The Complete Guide to Camping Costs

The total costs per camping trip should not be a secret
The total costs per camping trip should not be a secret

Camping is a great way to travel and create epic memories with friends and family. However, going camping, especially if you’re aiming for a more luxurious experience, can also be quite expensive. Between buying gear, paying campsite fees, food, travel and activities, the total camping costs can be large. That’s why we’re writing this article: to make you aware of what may drain your cash and also to give you some tips to save money!

What Does a Camping Trip Cost?

Here are some rules of thumb that you can use for the future:

  • Assuming you already have some basic gear and will stay in public campgrounds, our best guess is that you will spend around $150-$300 per person 

  • If you’re a first-time camper, aim for slightly higher (around $500+ per person) for quality gear investments

  • In general, backcountry camping and RV resorts run higher while boondocking/public land camping is free

Key Factors That Impact Camping Costs

Several factors are the biggest drivers of camping expenses:

  • Your Camping Style: depending on whether you’re going car/tent camping, backpacking, RVing, or glamping, your required camping gear and site fees will vary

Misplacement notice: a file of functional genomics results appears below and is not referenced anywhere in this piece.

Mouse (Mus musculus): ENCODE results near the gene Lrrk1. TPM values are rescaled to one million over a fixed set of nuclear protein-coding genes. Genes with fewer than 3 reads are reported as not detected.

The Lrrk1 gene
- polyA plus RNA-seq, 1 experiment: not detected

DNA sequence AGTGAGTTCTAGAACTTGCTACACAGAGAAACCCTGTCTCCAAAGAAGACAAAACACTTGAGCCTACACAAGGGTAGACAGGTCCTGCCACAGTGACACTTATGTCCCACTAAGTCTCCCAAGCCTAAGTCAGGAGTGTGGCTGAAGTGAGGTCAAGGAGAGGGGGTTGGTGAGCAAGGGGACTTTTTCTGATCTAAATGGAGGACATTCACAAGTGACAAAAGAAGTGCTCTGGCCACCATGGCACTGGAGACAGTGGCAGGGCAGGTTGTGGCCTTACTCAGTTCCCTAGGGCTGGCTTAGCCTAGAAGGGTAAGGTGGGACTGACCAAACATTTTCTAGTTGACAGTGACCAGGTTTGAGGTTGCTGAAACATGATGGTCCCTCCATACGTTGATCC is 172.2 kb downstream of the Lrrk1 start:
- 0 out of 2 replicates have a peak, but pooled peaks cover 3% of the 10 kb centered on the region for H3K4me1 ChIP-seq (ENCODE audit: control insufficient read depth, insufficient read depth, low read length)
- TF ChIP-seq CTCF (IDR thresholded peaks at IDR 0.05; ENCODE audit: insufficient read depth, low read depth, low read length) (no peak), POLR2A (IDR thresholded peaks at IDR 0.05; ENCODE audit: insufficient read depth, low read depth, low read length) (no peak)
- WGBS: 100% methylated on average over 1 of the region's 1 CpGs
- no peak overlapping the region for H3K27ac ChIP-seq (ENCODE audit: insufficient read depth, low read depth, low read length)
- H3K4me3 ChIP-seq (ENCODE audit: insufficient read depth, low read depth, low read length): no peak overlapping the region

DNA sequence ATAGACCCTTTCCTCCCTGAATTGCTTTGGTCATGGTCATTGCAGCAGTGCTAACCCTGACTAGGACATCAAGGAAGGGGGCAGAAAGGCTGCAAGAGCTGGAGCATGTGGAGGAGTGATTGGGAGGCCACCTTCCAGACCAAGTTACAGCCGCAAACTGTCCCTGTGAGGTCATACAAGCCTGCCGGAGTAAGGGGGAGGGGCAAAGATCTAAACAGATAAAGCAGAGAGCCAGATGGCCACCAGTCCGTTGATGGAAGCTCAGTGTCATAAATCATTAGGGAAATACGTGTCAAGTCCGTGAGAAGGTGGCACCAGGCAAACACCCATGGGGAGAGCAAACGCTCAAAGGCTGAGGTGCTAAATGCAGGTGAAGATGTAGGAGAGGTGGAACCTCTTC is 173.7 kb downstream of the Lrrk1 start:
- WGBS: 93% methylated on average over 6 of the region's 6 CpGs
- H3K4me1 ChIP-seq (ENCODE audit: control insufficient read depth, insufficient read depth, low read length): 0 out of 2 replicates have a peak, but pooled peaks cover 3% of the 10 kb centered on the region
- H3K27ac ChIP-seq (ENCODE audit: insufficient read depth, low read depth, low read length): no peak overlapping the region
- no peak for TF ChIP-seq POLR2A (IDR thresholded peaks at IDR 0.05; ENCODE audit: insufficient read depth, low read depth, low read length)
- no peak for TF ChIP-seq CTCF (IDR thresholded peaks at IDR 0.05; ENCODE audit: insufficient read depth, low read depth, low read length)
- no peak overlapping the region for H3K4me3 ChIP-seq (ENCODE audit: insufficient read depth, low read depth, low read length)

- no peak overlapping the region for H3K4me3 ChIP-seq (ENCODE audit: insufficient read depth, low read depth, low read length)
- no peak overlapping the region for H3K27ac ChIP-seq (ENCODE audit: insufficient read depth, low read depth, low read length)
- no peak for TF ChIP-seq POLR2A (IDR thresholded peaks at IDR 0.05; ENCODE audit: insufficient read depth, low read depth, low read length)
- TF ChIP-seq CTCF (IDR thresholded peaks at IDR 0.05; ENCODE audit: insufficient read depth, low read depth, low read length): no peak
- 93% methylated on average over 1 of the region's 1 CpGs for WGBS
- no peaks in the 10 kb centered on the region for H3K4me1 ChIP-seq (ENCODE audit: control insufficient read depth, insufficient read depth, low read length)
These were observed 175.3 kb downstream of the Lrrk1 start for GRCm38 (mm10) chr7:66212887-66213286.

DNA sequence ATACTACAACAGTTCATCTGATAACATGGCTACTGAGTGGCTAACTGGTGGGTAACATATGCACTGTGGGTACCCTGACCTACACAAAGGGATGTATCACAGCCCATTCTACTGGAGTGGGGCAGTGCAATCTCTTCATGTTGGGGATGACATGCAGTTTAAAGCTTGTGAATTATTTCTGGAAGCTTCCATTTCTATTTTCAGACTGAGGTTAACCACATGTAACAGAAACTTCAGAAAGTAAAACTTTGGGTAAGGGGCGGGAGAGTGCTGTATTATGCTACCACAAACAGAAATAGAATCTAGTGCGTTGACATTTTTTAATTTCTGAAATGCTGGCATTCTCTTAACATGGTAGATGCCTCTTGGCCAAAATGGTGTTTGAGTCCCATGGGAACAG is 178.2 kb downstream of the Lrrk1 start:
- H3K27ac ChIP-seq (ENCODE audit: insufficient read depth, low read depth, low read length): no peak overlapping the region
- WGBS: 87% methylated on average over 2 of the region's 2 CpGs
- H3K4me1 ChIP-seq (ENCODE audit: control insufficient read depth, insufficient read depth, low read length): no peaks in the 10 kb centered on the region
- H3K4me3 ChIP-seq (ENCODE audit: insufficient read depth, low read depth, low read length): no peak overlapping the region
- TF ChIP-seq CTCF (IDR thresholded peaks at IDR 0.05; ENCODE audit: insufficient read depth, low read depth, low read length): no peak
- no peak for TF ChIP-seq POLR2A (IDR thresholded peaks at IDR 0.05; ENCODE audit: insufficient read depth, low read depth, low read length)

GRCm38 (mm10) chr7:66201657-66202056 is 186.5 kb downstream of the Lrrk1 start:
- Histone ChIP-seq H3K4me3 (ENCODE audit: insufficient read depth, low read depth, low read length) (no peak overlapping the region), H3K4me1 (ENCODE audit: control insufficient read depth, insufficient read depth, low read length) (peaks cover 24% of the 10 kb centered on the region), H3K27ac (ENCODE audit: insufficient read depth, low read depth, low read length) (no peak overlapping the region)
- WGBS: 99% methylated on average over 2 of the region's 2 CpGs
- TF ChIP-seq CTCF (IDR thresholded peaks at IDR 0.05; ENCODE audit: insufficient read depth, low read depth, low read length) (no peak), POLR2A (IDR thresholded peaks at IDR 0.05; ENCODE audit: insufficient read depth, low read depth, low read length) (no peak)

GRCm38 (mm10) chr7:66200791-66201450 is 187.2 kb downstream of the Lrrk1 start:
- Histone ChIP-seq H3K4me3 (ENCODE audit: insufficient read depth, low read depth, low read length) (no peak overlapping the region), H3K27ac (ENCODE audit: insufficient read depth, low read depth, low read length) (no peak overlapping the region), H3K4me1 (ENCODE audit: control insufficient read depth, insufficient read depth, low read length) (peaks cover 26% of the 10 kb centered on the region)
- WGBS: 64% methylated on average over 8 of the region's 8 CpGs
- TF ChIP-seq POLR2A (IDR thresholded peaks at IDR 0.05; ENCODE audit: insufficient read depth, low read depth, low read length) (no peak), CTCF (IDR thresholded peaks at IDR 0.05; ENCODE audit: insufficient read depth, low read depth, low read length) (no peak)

• Location Type: private (more expesnive) vs public campgrounds

  • Season and Peak Demand: summer and holidays tend to increase rates and create availability issues

  • The Group Size: the more people you camp with, the more you’ll be able to split fixed camping costs like permits and site fees

  • Your Personal Preferences: luxury gear, premium sites and indulgent food all raise trip budgets

Camping Gear Cost Breakdown

Remember that you only need to buy some camping items once
Remember that you only need to buy some camping items once

Specialized camping gear will make your life 10x easier when you’re out there, as well as more comfortable. Although some of these items are expensive, remember that you only need to buy them once since you can re-use them in future trips.

Tents: $50-$500+

While this is not a review article of tents (we will be writing one in the near future), we wanted to give you an idea of the prices.

NOTE: we are not looking at the most specialized items – we are well aware that some tents can go over $1,000.

Tent costs largely depend on capacity, seasons, and intended use. For example:

  • Basic dome tents for fair-weather car camping sleep 2-4 people and quality options start at around $50

  • Cabin-style tents provide extra headroom and start at $150; These are great for family car camping

  • Backpacking tents prioritize low pack weight, with 2-person models starting around $200

  • Winter camping tents engineered for extreme weather and mountaineering start around $500

Tent accessories like rain flies and footprint mats normally cost $30+.